Discussion in 'General Yachting Discussion' started by ThirdStew, Mar 17, 2020.
Broaden your horizons:
Thanks for your thoughts, I appreciate.
I can't complain actually, because while I am obviously subject to the countrywide movement restrictions, I am onboard a beautiful Canados of a friend of mine in Sardinia, which is also one of the least affected areas. So far at least, fingers crossed!
I do have many friends in N Italy though, and a couple of them have been infected.
Nasty situation indeed, in general.
But I'm confident that we are doing whatever it takes, and we will eventually get out of this sh!t, hopefully even stronger.
All the best for your project, and feel free to PM me for anything IT-related.
Haha. I once ran a boat built in Argentina. The electrics were a bloody nightmare. the system was 12, 24, 36, 110, 220v all mixed together. Stupid!
This wouldn't be from a brand that liked to use 12-14 fuel tanks all linked together to make 2 or 3 tanks would it? LOLOLOL
What's wrong with that?
I've actually daydreamed about Kohala, an 85 Burger born I think as a 72. Cockpit added speed, economy, and doubled range. So even if you won't ever fish, and why wouldn't you, the boat on paper just seems like a terrific foundation for extensive cruising. I'm not in the market and love my own evolving Burger, but I like the concept...
They were all aluminum tanks, in between stringers, connected with rubber hose...….and had to wait for them all to equalize etc.....not everything would drain out of them to transfer.....to totally drain the bow you had to be on plane......to totally drain the aft you'd aft to be at hull speed or slower.......so on a 100-105' yacht, you'd have 6 different small aluminum fuel tanks all connected together to make 1 tank, with holes in the stringers for the top and bottom hoses.....could access some tanks, not access others......it was a F'ing MESS of a design. As was the electrical and everything else about the boat......the engine room was laid out pretty well though.
Engineering at its finest!
I would love a trawler - one of my favorite designs was by Dick Boon/Vripack - Doggersbank 84 (they have designed longer and shorter models also). I would have Vripack do the design architecture and have Mulder or Van der Valk build it. Both good yards and Vripack is well known. If you want to stick to American - Burger is a good yard and I love their older designs from the 1960-80s. I envy your position. Good Luck.
Although most of the boats I see mentioned here are beautiful a lot are designed more for shall we say a sedate style of cruising. When you're taking about world cruising you need to be ready for whatever you might hit. That leads me to yards with a commercial lineage. One of my all time favorite yachts was Zopilote from Delta. (Picture was borrowed from a previous thread.)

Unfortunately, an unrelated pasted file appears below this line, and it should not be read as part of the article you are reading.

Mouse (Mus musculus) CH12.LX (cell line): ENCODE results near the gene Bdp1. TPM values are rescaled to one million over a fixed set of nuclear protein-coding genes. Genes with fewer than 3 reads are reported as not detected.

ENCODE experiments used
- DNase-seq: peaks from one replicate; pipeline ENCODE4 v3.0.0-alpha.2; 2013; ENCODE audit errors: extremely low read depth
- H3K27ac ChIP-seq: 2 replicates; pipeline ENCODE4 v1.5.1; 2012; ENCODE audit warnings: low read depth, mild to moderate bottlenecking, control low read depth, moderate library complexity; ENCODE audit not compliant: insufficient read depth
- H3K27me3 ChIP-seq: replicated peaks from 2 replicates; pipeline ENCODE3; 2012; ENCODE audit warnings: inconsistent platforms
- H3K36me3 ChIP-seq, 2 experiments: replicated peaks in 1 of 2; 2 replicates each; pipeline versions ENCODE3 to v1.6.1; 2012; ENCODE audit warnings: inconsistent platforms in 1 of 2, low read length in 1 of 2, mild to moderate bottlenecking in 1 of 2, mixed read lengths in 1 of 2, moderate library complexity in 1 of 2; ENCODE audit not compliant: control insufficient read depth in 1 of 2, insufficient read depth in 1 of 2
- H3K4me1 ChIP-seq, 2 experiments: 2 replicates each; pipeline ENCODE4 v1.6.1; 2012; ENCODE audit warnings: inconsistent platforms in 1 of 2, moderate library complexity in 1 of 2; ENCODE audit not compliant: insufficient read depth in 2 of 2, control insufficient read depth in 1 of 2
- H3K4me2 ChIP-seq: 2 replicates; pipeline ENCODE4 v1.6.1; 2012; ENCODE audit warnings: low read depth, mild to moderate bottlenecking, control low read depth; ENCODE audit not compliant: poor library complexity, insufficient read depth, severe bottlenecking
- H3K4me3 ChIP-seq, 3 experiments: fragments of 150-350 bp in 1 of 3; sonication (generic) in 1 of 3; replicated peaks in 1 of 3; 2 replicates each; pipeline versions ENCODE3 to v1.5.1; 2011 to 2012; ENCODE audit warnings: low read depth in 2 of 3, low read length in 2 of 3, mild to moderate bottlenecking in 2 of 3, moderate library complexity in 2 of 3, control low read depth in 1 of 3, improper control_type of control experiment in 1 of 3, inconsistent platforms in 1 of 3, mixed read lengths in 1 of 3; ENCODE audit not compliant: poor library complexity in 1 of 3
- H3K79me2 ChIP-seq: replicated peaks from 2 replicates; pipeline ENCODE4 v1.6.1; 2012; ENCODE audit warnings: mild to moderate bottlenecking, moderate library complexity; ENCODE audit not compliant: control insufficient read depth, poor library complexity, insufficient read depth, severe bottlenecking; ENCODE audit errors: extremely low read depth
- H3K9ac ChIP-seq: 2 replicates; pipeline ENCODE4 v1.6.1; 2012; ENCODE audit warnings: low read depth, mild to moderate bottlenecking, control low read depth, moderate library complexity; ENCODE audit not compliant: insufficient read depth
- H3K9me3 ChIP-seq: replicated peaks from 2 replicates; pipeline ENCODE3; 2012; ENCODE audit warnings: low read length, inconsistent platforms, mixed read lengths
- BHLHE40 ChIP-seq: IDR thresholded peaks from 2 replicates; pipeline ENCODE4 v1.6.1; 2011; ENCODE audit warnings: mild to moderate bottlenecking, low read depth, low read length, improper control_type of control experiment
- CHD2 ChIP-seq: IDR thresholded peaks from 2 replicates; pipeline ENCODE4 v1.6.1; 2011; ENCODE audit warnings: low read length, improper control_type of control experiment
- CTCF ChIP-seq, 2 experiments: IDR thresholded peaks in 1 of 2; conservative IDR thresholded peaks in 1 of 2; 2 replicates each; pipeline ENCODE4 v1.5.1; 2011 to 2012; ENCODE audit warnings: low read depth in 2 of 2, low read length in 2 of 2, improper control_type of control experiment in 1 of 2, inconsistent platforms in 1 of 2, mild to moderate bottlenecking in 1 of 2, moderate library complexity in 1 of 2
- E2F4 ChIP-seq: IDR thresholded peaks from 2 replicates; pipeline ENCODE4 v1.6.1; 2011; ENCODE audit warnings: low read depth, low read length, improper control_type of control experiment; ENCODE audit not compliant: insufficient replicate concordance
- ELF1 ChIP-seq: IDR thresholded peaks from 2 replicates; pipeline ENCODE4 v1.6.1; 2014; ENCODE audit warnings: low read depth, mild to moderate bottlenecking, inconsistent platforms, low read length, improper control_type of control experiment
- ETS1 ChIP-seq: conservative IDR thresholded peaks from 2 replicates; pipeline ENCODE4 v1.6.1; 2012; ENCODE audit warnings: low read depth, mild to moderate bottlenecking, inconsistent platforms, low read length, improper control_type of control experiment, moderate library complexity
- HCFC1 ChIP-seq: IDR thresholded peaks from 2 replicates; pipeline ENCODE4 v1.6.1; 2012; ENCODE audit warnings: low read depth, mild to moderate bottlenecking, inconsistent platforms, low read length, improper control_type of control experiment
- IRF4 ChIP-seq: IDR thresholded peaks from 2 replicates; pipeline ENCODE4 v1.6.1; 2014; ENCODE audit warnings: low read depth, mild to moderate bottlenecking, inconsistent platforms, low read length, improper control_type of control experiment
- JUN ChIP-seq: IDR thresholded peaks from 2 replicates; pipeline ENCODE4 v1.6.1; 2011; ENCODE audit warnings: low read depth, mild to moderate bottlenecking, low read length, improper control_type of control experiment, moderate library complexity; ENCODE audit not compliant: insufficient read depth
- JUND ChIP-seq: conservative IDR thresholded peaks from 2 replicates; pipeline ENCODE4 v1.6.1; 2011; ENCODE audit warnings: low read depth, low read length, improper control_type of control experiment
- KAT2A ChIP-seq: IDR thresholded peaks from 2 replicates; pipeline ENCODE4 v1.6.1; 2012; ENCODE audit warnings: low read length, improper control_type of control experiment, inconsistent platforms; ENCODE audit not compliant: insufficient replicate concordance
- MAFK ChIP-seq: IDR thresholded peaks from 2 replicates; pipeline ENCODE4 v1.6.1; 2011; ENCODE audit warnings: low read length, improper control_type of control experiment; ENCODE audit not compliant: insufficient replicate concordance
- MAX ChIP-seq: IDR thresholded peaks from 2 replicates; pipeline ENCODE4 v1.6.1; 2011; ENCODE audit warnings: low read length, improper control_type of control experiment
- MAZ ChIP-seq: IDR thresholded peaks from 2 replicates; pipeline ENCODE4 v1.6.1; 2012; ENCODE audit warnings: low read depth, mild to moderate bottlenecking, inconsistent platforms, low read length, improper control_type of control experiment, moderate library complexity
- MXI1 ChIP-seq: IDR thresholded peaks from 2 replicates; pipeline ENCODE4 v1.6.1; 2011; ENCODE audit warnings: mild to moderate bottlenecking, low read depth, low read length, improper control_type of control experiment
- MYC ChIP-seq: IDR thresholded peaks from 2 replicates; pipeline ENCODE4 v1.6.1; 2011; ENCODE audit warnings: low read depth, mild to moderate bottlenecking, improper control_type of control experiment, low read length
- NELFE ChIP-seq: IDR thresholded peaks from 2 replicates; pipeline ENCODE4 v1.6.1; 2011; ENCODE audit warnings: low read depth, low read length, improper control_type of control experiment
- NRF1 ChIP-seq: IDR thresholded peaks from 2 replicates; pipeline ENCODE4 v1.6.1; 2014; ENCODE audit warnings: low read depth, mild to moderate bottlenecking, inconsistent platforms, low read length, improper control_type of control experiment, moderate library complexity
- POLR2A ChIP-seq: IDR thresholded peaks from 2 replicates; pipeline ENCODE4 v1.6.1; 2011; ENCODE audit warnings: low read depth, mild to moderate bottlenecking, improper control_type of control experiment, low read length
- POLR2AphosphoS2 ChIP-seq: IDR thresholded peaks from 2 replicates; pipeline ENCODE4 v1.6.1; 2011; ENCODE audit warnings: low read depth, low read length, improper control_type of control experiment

+1, and not only for Zopilote (now called Holiday, as I recall).
Here's another couple of almost sisterships, as spotted by truly yours.
The first in Marina Bay (FLL) about 10 years ago, and the second 5 years ago - no need to mention where, as pretty easy to recognize!
That said, even if Delta Marine and a few others indeed build some battleship-like plastic boats, a double bottom steel hull is what I'd rather have for cruising the seven seas, if given the choice.
Depends where plans are to cruise. Steel burns a lot of fuel.
In that respect, the Dashew's FPBs are even better.
Different strokes for different folks, as always with boats....
Delta unquestionably builds a good boat. Nice to see the pics of Oasis. But I never understood after the sinking of Zop I after hitting an uncharted rock, how BK could build another fiberglass boat.
NY Cap: please clarify what you mean with "steel burns a lot of fuel." What are you basing it on? What are you comparing it to? How much is "a lot?"
Far from pretending to answer on behalf of NY Cap, but my understanding of what he meant is simply more weight=more fuel.
Which is somewhat true of course, but the way I see it, neither fiberglass nor aluminum (as in FPBs) are the right way to save fuel.
Sailboats are more like it!
I drove right past that. Had steel boats. They never sipped an ounce of fuel. Engines, on the other hand....but they don't care what they're bolted to in performing that feat.
Funny you should mention her, J.
Not sure if you remember, but during my stay in another boat (the MS75 which I think you know) from which I took that photo, we met for lunch in the marina restaurant!
Of course I remember! A special day. But c'mon, how is looking at yachts in FLL and waterside lunching not a memorable day - regardless of how many times over and over. Never get tired of it! But yes, some days are more special ;-)
So for example, a Cape Horn 63 weighs about a hundred tons and burns 8gph and has a range of approximately 5,000nm with its single Volvo. I can give dozens more examples. Is this what you consider "burns a lot of fuel?" Is whatever fuel economy you're looking for worth giving up the benefits of steel?